The Łukova Brickworks, located in south-eastern Poland near Tarnów in the town of Łukowa, has been firing bricks in a Hoffmann-type ring kiln for more than 130 years.
Hoffmann type using clay from its own deposit. To this day, around 90 % of the work is done by hand. The production process has remained practically unchanged over the years. The bricks are dried in field drying kilns and brought in and out of the kiln by hand. Moulding takes place in an old Schlickheysen-type worm press once driven by animal power, then by a steam locomotive and today by electricity.
The brick achieves high mechanical strength and a specific colour, which is a result of the composition of the clay, the natural drying conditions and the hardly controllable firing process in the coil kiln, as well as the current weather.
Over the years, 25 churches and countless residential buildings have been built using arched bricks.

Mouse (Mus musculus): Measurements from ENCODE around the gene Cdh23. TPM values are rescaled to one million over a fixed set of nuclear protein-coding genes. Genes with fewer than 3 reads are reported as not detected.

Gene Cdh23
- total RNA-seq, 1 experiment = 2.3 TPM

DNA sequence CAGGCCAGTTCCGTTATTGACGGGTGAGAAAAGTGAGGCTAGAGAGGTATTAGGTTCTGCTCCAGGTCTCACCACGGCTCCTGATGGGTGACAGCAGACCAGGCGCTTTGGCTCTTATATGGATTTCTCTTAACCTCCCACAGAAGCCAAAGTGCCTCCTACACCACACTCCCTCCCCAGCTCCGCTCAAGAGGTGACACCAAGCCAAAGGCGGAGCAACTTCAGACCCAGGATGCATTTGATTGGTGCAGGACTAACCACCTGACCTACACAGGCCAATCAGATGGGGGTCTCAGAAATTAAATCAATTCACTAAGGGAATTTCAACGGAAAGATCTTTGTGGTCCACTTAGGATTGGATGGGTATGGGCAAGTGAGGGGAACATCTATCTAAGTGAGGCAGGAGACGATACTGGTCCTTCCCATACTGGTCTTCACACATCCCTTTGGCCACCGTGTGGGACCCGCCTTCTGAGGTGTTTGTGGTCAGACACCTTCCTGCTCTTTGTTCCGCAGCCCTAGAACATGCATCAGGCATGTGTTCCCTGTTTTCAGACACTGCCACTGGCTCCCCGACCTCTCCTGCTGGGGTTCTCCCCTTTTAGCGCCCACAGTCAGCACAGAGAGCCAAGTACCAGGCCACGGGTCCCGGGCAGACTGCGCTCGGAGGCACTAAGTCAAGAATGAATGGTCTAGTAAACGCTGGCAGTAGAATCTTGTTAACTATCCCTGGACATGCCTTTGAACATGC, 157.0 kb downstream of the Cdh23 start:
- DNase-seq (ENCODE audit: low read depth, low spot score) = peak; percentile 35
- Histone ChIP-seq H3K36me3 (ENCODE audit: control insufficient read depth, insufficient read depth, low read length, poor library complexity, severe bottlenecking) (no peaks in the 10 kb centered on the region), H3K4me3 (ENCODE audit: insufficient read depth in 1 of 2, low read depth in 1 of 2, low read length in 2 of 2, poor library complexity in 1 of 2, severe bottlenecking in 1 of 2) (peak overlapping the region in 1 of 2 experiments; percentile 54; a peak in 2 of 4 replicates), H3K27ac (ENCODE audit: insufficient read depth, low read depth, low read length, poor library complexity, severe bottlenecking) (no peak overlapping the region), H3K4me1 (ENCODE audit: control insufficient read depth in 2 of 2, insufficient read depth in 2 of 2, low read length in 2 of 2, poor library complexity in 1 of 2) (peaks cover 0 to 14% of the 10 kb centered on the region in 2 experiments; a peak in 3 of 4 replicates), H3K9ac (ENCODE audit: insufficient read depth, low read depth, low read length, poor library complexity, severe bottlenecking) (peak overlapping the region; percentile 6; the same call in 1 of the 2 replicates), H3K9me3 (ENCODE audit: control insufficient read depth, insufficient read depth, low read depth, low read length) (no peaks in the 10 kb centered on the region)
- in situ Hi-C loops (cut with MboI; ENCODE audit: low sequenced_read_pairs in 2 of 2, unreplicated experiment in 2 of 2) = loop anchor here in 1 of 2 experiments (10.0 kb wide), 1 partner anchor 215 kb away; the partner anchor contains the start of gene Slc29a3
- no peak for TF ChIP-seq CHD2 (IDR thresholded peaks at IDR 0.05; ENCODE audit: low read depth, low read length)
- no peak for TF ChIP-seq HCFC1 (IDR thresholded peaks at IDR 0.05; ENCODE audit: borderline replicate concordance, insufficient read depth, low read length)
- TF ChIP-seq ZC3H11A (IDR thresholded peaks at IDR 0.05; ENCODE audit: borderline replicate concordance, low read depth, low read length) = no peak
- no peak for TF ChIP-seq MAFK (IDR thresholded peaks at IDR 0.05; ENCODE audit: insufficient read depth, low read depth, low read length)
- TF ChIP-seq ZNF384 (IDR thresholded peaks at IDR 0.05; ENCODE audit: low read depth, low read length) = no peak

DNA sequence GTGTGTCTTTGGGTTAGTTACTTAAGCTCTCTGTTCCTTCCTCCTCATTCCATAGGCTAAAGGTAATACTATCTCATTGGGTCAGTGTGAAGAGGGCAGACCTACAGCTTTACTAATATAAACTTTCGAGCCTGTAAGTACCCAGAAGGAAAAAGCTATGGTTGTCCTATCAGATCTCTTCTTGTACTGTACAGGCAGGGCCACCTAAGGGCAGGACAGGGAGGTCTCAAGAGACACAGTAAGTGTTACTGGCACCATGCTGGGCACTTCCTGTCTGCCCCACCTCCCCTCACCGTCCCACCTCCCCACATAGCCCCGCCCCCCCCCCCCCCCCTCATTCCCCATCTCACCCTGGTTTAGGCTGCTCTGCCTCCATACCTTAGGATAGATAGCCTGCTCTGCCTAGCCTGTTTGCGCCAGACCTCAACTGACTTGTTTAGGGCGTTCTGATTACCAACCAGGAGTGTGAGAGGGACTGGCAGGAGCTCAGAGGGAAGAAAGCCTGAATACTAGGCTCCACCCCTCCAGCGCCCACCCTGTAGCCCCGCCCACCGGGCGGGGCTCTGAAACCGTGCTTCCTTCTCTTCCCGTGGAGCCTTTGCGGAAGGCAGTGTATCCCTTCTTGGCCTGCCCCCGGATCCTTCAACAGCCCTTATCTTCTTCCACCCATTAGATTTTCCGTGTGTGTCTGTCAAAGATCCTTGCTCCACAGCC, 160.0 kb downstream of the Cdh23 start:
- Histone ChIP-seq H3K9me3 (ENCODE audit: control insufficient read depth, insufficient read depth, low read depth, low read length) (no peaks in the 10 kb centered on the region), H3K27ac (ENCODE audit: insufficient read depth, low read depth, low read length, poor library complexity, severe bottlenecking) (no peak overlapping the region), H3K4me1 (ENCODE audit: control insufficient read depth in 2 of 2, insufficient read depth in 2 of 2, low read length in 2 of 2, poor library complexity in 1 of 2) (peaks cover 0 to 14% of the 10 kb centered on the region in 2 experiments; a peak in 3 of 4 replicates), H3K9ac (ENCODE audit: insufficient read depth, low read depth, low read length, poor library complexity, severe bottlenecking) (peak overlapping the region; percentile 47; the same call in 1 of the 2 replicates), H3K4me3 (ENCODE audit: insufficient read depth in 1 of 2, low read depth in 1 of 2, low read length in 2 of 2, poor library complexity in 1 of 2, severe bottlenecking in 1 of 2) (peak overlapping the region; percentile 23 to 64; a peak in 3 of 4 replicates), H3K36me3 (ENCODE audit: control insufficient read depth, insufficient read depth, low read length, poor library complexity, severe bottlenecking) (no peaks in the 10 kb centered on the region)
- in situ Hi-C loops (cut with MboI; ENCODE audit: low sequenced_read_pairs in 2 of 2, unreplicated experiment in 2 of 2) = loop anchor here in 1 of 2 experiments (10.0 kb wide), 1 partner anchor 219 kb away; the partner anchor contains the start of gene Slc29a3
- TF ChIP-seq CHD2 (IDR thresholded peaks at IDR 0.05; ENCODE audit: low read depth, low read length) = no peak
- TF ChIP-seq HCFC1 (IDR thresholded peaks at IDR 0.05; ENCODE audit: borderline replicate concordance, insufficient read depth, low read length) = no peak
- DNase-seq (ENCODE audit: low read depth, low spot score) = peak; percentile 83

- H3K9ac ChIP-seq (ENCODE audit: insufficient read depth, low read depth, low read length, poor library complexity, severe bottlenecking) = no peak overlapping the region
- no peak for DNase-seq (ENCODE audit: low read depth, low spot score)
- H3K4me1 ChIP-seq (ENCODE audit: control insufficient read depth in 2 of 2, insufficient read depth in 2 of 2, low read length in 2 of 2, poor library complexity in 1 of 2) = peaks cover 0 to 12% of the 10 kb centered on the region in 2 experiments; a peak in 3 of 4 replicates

The excavated material from the mine is heaped up for the winter and subjected to a freezing process, as well as being poured with water to increase the destructive effect of negative temperatures. With heap leaching, the raw material is aerated, which aids the process of ‘fermentation’ and plasticisation.
This process is carried out a year in advance. The prepared raw material is mixed with fine-grained sand to produce a variety of pressed mass structures.
The shaped, wet fittings are taken to the field dryers and stacked. Each layer is sprinkled with sand to prevent it from sticking together under the weight of the successive layers. The dried bricks are rearranged so that those at the bottom are on top. This is done to standardise the drying of the raw bricks.
The raw brick, which sometimes has a moisture content of more than 20 per cent, is transported to a Hoffmann-type coil kiln. The firing process is difficult to control and complex. As a result, the ‘fired brick’ sometimes surprises with unparalleled visual effects.